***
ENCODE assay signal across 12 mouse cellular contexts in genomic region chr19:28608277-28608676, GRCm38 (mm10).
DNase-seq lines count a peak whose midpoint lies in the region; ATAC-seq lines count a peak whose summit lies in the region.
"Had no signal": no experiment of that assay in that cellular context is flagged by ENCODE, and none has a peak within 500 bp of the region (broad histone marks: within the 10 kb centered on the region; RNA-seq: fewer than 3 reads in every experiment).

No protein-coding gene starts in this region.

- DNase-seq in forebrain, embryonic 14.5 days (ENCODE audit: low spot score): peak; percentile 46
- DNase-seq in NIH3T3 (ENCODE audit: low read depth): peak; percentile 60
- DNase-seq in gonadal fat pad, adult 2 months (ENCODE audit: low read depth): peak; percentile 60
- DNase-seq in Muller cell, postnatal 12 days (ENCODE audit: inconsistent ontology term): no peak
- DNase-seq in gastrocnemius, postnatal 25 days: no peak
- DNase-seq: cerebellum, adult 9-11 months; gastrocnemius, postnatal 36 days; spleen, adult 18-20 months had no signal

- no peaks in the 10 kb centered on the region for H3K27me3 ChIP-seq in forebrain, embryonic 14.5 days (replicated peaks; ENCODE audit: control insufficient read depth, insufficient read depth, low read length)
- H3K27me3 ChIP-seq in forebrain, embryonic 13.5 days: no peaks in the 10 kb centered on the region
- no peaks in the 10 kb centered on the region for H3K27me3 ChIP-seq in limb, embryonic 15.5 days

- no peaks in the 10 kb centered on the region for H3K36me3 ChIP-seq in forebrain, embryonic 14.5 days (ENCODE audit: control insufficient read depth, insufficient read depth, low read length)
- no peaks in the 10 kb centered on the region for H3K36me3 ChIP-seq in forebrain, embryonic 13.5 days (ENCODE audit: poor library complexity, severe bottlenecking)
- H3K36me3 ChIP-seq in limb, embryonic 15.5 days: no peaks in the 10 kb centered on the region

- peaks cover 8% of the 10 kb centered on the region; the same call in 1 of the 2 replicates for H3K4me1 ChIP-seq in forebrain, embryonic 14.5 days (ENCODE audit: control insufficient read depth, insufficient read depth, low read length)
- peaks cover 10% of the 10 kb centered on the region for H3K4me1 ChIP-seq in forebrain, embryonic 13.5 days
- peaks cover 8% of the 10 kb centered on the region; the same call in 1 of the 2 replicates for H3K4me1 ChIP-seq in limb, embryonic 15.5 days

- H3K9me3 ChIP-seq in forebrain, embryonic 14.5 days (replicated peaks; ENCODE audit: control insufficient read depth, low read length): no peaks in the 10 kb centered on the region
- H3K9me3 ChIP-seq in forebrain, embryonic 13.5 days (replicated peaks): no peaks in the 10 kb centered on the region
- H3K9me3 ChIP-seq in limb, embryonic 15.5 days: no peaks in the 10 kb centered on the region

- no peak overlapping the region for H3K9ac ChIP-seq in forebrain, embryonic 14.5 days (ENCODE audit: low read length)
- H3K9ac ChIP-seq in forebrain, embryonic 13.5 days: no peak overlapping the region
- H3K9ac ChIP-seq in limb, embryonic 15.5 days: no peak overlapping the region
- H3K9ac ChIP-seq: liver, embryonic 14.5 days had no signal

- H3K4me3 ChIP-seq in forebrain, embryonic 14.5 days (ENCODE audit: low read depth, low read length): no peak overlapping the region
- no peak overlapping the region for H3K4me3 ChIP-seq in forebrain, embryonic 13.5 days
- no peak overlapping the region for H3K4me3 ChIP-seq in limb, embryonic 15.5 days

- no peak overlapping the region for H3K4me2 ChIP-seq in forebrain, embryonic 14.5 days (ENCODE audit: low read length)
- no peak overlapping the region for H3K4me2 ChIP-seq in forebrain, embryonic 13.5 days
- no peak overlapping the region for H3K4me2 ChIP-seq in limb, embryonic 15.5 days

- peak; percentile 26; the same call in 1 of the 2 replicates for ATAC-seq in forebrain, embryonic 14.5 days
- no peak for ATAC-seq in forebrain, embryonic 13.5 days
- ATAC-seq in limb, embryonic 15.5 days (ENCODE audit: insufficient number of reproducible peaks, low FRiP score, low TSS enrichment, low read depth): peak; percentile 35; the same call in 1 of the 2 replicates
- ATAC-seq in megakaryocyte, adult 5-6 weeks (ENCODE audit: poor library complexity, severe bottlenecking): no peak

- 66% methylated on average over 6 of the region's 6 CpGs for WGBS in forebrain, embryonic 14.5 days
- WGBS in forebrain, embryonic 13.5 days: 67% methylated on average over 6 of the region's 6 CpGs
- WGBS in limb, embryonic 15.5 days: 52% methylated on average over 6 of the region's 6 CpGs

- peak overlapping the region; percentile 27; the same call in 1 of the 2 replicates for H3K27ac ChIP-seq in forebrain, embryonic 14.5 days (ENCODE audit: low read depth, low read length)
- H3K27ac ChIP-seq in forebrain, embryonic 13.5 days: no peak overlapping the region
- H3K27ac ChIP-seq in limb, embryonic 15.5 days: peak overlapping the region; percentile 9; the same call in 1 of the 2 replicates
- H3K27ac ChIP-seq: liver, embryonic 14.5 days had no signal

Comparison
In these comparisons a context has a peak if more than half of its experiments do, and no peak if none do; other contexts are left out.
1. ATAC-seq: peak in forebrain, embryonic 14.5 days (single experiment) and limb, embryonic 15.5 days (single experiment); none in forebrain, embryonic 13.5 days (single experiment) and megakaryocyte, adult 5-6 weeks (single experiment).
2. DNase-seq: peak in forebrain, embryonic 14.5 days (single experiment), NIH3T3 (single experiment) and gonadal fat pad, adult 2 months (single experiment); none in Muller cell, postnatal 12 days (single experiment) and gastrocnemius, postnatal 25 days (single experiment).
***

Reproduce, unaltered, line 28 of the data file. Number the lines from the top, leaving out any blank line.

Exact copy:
- no peak overlapping the region for H3K4me3 ChIP-seq in forebrain, embryonic 13.5 days